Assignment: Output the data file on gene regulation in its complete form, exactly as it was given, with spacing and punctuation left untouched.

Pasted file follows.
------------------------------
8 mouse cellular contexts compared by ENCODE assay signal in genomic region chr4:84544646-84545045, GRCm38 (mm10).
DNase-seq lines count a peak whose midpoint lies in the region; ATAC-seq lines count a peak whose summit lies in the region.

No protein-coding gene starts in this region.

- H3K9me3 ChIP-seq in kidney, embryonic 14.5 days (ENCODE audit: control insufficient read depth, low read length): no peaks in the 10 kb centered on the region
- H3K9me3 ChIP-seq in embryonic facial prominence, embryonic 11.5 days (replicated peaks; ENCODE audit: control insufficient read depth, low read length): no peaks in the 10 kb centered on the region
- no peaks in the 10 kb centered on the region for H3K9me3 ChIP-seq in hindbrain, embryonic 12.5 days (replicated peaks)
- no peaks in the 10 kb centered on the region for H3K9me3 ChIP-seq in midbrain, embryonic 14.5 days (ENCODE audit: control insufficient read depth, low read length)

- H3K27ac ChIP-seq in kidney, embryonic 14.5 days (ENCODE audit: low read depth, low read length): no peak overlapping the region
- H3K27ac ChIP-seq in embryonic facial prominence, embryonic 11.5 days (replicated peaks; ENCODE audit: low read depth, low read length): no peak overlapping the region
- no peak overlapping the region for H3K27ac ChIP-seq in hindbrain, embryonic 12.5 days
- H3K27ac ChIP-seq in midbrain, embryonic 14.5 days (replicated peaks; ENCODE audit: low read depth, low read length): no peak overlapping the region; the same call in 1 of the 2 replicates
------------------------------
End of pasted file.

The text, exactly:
8 mouse cellular contexts compared by ENCODE assay signal in genomic region chr4:84544646-84545045, GRCm38 (mm10).
DNase-seq lines count a peak whose midpoint lies in the region; ATAC-seq lines count a peak whose summit lies in the region.

No protein-coding gene starts in this region.

- H3K9me3 ChIP-seq in kidney, embryonic 14.5 days (ENCODE audit: control insufficient read depth, low read length): no peaks in the 10 kb centered on the region
- H3K9me3 ChIP-seq in embryonic facial prominence, embryonic 11.5 days (replicated peaks; ENCODE audit: control insufficient read depth, low read length): no peaks in the 10 kb centered on the region
- no peaks in the 10 kb centered on the region for H3K9me3 ChIP-seq in hindbrain, embryonic 12.5 days (replicated peaks)
- no peaks in the 10 kb centered on the region for H3K9me3 ChIP-seq in midbrain, embryonic 14.5 days (ENCODE audit: control insufficient read depth, low read length)

- H3K27ac ChIP-seq in kidney, embryonic 14.5 days (ENCODE audit: low read depth, low read length): no peak overlapping the region
- H3K27ac ChIP-seq in embryonic facial prominence, embryonic 11.5 days (replicated peaks; ENCODE audit: low read depth, low read length): no peak overlapping the region
- no peak overlapping the region for H3K27ac ChIP-seq in hindbrain, embryonic 12.5 days
- H3K27ac ChIP-seq in midbrain, embryonic 14.5 days (replicated peaks; ENCODE audit: low read depth, low read length): no peak overlapping the region; the same call in 1 of the 2 replicates